With increasing occurrences of natural hazard events and humanitarian crises throughout the world, interdisciplinary design thinking is essential for future-proofing our communities from further impacts and potential damage. The Design Between embodies this thinking. It represents the process, the bridge, the tools to support movement across an otherwise impassable space.

Interviewing women who participated in the CBC program from the community of Managalilou (Managalilou, Efate) Community Conversation: Lessons in Monitoring and Evaluation in Vanuatu - Vanuatu Vanuatu is a beautiful country comprising 86 beautiful tropical islands in the middle of the Pacific. The people of Vanuatu, Ni-Vanuatu or Ni-Vans for short, are possibly the friendliest, welcoming people to be found anywhere in the world. I …

Community Conversation: Lessons in Monitoring and Evaluation in Vanuatu Read More »

Amanda Lamont The Design Between Beyond the Lights and Sirens – Video - In this interview, Amanda reflects on what motivated her to work and volunteer in the disaster fields, how she looks after her wellbeing when dealing with this challenging work, and the role of the Australasian Women in Emergencies network that she has co-founded.
Residents of Pedregal Grande awaiting the construction of the memorial and playground. Peru Community Development – Photo Essay - This collection of photos represents a community development program designed by the University of Catalonia (UIC) partnered with Royal Melbourne Institute of Technology  University (RMIT) and the University of Piura (UDEP). Outlined in ‘Community participation in development: nine plagues and …

Peru Community Development – Photo Essay Read More »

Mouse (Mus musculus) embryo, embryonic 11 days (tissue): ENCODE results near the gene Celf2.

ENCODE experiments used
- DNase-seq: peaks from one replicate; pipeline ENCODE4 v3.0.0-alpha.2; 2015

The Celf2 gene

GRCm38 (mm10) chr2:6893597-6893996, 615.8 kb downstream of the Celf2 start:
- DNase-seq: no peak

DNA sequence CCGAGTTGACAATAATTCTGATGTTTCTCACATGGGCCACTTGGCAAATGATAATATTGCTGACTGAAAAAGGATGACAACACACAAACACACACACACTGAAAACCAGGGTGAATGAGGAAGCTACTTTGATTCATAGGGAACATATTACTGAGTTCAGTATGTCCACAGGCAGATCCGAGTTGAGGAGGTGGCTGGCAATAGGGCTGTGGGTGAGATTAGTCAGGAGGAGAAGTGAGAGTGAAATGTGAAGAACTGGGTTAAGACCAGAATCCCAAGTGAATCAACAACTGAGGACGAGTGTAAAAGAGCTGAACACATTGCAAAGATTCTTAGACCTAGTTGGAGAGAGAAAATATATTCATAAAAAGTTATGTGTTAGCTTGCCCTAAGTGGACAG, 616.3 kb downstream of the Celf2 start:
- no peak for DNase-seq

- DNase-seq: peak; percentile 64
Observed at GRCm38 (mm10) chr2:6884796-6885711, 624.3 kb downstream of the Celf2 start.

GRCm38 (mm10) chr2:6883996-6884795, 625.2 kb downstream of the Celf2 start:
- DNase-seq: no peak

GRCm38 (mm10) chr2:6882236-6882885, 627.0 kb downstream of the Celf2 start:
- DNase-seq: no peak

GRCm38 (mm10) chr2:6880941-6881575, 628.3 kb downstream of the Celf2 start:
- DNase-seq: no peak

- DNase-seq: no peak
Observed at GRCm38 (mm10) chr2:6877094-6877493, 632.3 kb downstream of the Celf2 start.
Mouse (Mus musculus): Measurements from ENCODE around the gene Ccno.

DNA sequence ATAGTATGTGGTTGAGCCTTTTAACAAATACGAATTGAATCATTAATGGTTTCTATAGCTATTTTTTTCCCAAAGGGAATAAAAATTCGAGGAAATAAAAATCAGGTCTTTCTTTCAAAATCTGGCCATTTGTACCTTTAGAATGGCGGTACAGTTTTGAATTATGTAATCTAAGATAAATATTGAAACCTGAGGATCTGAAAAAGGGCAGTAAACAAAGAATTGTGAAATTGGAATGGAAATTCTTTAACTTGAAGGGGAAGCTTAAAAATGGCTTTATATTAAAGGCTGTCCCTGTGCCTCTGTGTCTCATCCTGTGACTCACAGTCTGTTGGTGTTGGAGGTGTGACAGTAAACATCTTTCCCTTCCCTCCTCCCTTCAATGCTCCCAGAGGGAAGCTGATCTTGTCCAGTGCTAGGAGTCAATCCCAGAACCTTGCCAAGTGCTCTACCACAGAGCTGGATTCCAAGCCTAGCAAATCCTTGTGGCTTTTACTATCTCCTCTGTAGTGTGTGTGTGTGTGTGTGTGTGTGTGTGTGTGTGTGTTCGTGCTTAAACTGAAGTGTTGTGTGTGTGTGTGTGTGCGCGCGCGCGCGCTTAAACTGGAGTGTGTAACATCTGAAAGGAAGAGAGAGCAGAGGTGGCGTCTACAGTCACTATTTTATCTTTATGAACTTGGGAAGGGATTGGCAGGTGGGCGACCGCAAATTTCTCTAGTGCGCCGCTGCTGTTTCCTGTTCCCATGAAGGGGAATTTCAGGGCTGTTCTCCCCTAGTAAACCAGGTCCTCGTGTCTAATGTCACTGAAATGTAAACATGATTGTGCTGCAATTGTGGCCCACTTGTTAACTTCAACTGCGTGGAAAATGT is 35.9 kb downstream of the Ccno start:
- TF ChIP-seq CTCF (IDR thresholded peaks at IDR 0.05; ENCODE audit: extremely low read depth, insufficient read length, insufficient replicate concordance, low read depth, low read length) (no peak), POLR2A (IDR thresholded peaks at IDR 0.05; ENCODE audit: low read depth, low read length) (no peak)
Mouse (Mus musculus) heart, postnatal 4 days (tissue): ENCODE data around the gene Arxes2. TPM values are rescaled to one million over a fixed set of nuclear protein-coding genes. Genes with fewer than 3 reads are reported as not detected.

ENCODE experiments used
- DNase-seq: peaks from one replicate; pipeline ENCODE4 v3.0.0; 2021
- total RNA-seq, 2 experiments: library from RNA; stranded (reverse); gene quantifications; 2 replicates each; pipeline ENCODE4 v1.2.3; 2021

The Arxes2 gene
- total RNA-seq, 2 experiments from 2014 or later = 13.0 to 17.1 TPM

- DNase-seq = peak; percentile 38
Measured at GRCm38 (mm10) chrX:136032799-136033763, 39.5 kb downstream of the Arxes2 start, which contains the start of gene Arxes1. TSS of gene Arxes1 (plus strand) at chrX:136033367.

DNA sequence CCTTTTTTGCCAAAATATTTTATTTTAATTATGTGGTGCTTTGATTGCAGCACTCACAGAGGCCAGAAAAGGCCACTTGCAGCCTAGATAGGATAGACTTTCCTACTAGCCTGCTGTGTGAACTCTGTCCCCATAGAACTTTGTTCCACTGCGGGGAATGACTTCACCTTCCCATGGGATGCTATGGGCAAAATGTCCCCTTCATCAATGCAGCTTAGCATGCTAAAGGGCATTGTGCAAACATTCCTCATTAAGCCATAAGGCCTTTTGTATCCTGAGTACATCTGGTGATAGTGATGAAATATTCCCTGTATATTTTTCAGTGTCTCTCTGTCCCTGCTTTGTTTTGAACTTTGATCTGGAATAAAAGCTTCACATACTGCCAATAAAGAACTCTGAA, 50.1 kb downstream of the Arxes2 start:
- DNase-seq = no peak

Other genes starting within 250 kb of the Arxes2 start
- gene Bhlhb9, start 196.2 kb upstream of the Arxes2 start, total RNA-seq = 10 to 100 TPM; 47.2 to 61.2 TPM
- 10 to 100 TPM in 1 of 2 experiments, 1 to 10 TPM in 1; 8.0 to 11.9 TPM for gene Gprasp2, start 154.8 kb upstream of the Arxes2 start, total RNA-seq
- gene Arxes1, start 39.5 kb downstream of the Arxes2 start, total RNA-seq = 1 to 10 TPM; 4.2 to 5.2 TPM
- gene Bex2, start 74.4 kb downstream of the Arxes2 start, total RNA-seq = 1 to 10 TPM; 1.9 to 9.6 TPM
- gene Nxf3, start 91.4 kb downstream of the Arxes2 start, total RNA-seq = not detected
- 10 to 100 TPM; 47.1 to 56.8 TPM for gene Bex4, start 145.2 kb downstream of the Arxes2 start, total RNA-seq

Bondalawada Anganwadi Source – Roberto Rodriguez Reyes, 2019 @rober3 Connection, community and agency: Building a village preschool in India - All theory aside – what’s it really like to work in a rural village in India? In a world of increasingly changeable external forces, how do you engage the community, overcome cultural and language barriers and build enough trust to realise a project together? What unexpected outcomes might emerge?
The D.I.Y. Prosthetic Manual is a manifestation of illustrations of prosthetic practices and processes to fabricate all three lower-limb prosthetic outcomes. Its design language is comprised of visual illustrations and small descriptive steps which help safety guide an amputee through the beginning process of fabrication to end process of alignment. (Image: Desiree Riny) Reclaiming Accessibility to Lower-limb Prosthetics - Amputees living in remote communities, with limited access to healthcare providers, have an opportunity to use bicycle parts and other accessible materials to make their own D.I.Y. lower-limb prosthetics, using a system designed by RMIT University industrial design graduate Desiree Riny.
Issue 2 – Editorial: ‘If you were able to influence one change for the future, what would it be?’ - The wicked problems we are facing in a globalised and technological world require us to think very differently about the types of work people need to do now and in the future. Different skills, attributes and focus are desperately needed, and we are struggling to keep up.

Thanks for sharing the latest issue of The Design Between. I enjoyed reading the article about building a village preschool in India. It was useful and I liked when Sarah Schoffel mentioned the following: ‘If there was an interpreter present a more detailed dialogue might take place but so much could be learned without an interpreter, it was a question of being open and receptive.’


We need to spend more time with people and to be good listeners to their needs. Otherwise our facilitation for the so called ‘participation process’ will be just to have gathering for a group of people (women and children) who might not have the right input.

– Dr Salem Al Qudwa |Architect and Lecturer |Palestinian Territory